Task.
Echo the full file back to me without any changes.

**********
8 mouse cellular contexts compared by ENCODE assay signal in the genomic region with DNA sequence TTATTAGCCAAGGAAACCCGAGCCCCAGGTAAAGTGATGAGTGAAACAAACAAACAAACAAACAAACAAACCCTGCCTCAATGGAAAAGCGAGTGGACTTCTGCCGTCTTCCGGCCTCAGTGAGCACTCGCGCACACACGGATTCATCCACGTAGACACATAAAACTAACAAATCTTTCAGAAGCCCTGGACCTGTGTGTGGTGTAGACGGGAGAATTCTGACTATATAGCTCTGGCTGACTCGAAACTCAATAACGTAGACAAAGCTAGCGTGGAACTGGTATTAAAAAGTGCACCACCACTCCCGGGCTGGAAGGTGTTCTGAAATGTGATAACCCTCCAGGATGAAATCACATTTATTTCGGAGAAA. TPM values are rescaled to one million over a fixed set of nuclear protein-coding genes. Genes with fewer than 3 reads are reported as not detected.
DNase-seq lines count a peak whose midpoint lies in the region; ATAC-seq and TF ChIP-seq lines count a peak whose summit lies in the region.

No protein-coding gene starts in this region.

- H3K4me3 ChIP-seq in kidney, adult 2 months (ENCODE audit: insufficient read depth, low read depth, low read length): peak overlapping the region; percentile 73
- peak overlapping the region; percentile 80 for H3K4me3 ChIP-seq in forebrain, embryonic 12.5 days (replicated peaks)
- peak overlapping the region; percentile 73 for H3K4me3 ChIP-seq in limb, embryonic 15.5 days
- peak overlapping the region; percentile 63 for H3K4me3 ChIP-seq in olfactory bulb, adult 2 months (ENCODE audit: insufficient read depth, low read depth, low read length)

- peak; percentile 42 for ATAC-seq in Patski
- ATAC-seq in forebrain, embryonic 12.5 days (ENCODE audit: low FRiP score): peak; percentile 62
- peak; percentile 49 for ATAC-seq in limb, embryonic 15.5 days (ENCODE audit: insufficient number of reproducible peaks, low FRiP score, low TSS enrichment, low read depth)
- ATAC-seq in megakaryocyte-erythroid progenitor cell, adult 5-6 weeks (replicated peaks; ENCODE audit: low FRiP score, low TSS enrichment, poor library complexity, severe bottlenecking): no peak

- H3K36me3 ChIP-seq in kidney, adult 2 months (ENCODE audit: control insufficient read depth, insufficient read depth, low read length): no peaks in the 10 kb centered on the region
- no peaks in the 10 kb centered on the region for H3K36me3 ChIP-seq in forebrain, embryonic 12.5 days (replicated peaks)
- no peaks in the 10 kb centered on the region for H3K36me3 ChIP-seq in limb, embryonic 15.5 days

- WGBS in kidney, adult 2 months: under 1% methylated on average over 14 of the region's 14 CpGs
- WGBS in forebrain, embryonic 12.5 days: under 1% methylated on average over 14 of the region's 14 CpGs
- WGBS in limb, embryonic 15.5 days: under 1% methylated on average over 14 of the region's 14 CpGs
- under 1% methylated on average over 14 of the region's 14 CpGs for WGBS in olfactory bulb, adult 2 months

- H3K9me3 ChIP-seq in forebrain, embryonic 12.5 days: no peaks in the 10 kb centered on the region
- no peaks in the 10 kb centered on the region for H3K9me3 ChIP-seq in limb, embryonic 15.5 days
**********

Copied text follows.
8 mouse cellular contexts compared by ENCODE assay signal in the genomic region with DNA sequence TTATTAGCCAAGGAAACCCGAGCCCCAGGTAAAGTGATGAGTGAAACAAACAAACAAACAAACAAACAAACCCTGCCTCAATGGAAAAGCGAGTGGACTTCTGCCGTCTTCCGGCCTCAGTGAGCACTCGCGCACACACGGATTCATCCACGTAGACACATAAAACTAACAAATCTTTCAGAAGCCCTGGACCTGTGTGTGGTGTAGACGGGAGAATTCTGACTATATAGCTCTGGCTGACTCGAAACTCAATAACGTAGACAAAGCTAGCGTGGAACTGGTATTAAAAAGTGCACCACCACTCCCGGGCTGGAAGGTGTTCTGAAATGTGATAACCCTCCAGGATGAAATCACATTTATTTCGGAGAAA. TPM values are rescaled to one million over a fixed set of nuclear protein-coding genes. Genes with fewer than 3 reads are reported as not detected.
DNase-seq lines count a peak whose midpoint lies in the region; ATAC-seq and TF ChIP-seq lines count a peak whose summit lies in the region.

No protein-coding gene starts in this region.

- H3K4me3 ChIP-seq in kidney, adult 2 months (ENCODE audit: insufficient read depth, low read depth, low read length): peak overlapping the region; percentile 73
- peak overlapping the region; percentile 80 for H3K4me3 ChIP-seq in forebrain, embryonic 12.5 days (replicated peaks)
- peak overlapping the region; percentile 73 for H3K4me3 ChIP-seq in limb, embryonic 15.5 days
- peak overlapping the region; percentile 63 for H3K4me3 ChIP-seq in olfactory bulb, adult 2 months (ENCODE audit: insufficient read depth, low read depth, low read length)

- peak; percentile 42 for ATAC-seq in Patski
- ATAC-seq in forebrain, embryonic 12.5 days (ENCODE audit: low FRiP score): peak; percentile 62
- peak; percentile 49 for ATAC-seq in limb, embryonic 15.5 days (ENCODE audit: insufficient number of reproducible peaks, low FRiP score, low TSS enrichment, low read depth)
- ATAC-seq in megakaryocyte-erythroid progenitor cell, adult 5-6 weeks (replicated peaks; ENCODE audit: low FRiP score, low TSS enrichment, poor library complexity, severe bottlenecking): no peak

- H3K36me3 ChIP-seq in kidney, adult 2 months (ENCODE audit: control insufficient read depth, insufficient read depth, low read length): no peaks in the 10 kb centered on the region
- no peaks in the 10 kb centered on the region for H3K36me3 ChIP-seq in forebrain, embryonic 12.5 days (replicated peaks)
- no peaks in the 10 kb centered on the region for H3K36me3 ChIP-seq in limb, embryonic 15.5 days

- WGBS in kidney, adult 2 months: under 1% methylated on average over 14 of the region's 14 CpGs
- WGBS in forebrain, embryonic 12.5 days: under 1% methylated on average over 14 of the region's 14 CpGs
- WGBS in limb, embryonic 15.5 days: under 1% methylated on average over 14 of the region's 14 CpGs
- under 1% methylated on average over 14 of the region's 14 CpGs for WGBS in olfactory bulb, adult 2 months

- H3K9me3 ChIP-seq in forebrain, embryonic 12.5 days: no peaks in the 10 kb centered on the region
- no peaks in the 10 kb centered on the region for H3K9me3 ChIP-seq in limb, embryonic 15.5 days